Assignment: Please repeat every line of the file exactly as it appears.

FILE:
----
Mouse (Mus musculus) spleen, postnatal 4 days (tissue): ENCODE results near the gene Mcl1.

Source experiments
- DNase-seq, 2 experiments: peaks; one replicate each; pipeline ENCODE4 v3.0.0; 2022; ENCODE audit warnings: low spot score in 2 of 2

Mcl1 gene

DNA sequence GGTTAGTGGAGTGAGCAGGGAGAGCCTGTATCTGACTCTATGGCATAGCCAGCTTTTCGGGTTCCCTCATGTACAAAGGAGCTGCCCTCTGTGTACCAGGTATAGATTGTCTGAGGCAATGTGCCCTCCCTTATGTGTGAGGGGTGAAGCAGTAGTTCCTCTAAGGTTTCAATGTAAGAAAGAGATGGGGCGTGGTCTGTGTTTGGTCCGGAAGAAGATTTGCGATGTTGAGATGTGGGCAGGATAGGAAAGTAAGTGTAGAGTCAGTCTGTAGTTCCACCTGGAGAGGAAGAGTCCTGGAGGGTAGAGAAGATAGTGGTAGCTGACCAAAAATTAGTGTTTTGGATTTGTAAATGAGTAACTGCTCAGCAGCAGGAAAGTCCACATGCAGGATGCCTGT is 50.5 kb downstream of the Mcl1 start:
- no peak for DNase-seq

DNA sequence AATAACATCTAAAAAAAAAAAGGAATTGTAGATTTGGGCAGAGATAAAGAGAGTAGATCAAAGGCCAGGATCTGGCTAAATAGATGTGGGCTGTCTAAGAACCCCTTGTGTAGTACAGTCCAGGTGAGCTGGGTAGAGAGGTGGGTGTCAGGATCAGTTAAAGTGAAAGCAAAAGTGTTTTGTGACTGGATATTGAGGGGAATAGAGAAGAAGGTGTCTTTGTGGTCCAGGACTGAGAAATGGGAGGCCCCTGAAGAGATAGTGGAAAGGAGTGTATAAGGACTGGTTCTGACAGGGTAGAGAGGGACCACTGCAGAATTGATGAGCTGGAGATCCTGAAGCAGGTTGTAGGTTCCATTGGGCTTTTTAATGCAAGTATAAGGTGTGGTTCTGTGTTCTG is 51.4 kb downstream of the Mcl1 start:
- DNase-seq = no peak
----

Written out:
Mouse (Mus musculus) spleen, postnatal 4 days (tissue): ENCODE results near the gene Mcl1.

Source experiments
- DNase-seq, 2 experiments: peaks; one replicate each; pipeline ENCODE4 v3.0.0; 2022; ENCODE audit warnings: low spot score in 2 of 2

Mcl1 gene

DNA sequence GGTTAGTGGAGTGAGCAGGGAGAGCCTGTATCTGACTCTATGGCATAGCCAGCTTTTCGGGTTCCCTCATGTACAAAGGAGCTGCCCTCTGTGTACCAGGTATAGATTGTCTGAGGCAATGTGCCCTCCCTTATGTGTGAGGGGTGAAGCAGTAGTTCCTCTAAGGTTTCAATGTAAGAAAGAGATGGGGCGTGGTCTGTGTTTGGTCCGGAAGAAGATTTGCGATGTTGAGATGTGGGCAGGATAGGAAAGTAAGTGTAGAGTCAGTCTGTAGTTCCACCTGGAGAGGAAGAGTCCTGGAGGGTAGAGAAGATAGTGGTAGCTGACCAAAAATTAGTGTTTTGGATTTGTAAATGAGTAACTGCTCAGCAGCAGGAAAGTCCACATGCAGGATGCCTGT is 50.5 kb downstream of the Mcl1 start:
- no peak for DNase-seq

DNA sequence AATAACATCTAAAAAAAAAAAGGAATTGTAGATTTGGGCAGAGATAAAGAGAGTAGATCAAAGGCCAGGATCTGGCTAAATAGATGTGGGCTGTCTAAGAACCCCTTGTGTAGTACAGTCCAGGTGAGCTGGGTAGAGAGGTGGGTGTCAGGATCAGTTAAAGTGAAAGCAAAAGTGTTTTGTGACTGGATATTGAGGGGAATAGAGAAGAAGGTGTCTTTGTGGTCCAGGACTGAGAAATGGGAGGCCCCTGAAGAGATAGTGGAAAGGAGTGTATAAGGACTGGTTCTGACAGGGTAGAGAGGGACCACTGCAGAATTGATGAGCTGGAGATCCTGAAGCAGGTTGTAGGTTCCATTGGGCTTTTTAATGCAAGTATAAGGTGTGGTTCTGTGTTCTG is 51.4 kb downstream of the Mcl1 start:
- DNase-seq = no peak